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The Lion, the Witch et al

This article by Nicole Plett was published in U.S. 1 Newspaper on

January 7, 1998. All rights reserved.

Although everyone goes to `The Nutcracker’ ballet every

year, a lot of people — especially families — don’t have a

tradition of going to modern dance performances at all," says

Randy James, artistic director of the New Brunswick-based modern dance

company, Randy James Dance Works. "Before I started my company

four years ago, I had been looking for a full-length, evening work

— some kind of story, that would help build an audience for us,

that would make a tradition."

Although "The Nutcracker" was never considered by the young

modern dance company, that beloved tale did lead James to the

company’s

first full-length work, created for audiences of all ages, "The

Lion, the Witch, and the Wardrobe," based on the C.S. Lewis

children’s

classic.

"The Lion, the Witch and the Wardrobe," performed by a company

of 15 dancers, has its world premiere at George Street Playhouse in

New Brunswick, on Saturday and Sunday, January 10 and 11, with

performances

at 1 and 4 p.m. each day.

It was James’ seven-year-old goddaughter, Sarah Krauss, a veteran

performer of three seasons in "The Nutcracker" with the

American

Repertory Ballet, who suggested to James that he stage the dramatic

story of four children embroiled in magic — both good and evil

— in the land of Narnia.

"I don’t mind saying that my goddaughter is brilliant — and

this was a brilliant idea," says James. "I still remembered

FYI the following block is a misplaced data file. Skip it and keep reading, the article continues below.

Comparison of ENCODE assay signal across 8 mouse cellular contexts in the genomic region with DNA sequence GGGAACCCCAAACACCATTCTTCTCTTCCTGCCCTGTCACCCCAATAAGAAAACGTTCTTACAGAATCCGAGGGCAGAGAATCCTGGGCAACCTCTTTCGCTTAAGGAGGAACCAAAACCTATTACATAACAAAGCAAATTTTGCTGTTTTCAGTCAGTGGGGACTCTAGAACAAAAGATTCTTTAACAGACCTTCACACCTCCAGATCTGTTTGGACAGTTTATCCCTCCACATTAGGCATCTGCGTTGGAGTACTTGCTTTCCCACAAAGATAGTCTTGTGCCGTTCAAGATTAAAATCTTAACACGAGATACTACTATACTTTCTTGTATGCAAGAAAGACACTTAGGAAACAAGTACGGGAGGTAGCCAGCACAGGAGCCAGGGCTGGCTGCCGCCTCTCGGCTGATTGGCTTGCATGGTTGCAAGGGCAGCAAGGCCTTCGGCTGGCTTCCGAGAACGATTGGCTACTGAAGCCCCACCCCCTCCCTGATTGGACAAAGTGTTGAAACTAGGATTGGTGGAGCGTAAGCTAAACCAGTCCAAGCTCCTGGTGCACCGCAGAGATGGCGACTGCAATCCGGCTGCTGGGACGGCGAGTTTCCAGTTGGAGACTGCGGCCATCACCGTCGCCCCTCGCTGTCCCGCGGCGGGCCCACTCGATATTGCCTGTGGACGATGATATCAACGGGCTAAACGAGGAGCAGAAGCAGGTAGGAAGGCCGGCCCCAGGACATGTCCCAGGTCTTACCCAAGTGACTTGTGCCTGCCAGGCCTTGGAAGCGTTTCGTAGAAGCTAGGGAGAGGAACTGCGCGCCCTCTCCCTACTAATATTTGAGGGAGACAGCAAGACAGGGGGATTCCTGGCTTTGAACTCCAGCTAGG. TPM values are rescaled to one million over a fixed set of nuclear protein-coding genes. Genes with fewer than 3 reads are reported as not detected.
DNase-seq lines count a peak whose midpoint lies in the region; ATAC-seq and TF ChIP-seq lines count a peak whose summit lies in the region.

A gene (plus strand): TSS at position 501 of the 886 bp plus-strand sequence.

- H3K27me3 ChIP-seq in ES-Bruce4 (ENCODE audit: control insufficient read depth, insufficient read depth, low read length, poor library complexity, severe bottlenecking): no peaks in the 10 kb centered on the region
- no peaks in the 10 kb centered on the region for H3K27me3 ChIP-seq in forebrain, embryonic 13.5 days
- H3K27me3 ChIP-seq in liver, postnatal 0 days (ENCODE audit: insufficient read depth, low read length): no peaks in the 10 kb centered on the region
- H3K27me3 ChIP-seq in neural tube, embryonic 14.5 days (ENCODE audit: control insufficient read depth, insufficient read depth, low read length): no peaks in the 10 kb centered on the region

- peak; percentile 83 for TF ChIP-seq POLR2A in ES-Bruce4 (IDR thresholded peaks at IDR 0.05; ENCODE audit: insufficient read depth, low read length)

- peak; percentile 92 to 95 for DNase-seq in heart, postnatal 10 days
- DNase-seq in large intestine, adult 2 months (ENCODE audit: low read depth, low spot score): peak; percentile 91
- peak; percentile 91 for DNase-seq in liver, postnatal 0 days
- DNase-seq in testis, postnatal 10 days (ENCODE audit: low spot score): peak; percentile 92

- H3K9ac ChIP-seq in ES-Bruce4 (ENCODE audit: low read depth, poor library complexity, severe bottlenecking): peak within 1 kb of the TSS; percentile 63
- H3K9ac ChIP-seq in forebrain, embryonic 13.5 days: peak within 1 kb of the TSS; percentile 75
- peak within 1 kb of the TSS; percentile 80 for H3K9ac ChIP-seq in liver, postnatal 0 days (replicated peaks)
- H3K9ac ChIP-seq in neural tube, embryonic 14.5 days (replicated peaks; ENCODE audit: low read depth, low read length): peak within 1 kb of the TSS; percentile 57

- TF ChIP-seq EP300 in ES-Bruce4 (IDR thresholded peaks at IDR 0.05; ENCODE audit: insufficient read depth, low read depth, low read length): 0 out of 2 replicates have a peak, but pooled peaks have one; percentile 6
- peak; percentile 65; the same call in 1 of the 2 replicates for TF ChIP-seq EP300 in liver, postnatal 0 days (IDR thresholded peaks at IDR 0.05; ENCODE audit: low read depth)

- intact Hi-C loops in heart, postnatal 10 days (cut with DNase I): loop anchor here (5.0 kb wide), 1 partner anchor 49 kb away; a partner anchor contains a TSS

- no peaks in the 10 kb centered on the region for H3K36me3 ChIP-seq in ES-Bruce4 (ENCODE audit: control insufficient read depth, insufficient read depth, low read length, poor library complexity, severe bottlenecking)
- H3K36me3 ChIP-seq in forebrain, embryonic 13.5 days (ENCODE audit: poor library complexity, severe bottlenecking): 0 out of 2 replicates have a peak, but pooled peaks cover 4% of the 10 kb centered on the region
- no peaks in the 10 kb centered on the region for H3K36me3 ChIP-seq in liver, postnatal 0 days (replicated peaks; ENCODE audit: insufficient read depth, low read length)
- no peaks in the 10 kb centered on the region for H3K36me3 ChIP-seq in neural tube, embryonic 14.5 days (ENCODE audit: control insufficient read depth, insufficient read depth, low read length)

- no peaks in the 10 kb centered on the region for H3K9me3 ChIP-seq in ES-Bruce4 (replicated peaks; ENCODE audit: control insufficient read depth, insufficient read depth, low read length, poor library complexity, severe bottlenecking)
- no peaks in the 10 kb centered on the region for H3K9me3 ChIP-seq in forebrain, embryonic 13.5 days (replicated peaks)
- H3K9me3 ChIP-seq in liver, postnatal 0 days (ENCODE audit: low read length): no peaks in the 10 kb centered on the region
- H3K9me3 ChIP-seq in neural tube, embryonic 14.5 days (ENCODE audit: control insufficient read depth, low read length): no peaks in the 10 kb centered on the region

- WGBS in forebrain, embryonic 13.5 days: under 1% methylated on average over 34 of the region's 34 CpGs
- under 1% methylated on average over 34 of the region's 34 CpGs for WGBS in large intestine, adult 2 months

the story from when I was a child. It has so many great characters,

and so many messages, about good against evil, redemption, and

forgiveness."

Staging such a complex story was a challenge. "I had never

choreographed

a story before," he says, "not one where dancers take and

keep a character throughout two acts." Simplicity was one obvious

key to making this first chronicle of Narnia comprehensible to

children

and their parents. "The most important things I remembered from

the book, the things that were most interesting, happened in Narnia.

So we have one scene at home in the beginning, and the rest of the

story is set in Narnia."

The characters that struck James as most appropriate for a modern

dance work are the woodland nymphs and the faun, Mr. Tumnus. James

recognized these characters as natural inhabitants of a modern dance

world founded by Isadora Duncan — whose dances often conjured

up visions of free-spirited sprites — and the legendary dancer

Nijinsky, known for his choreography of "Afternoon of a Faun."

"The character of the witch has so many possibilities," says

James. "When you first see her, you know she’s evil, but she’s

enticing. Like any sin — like Turkish delight — it’s

attractive

and intriguing at first. We have her first entrance on a sled drawn

by reindeer, accompanied by the wolf Maugrim. A bad person always

has a sidekick, and the wolf is our witch’s main sidekick."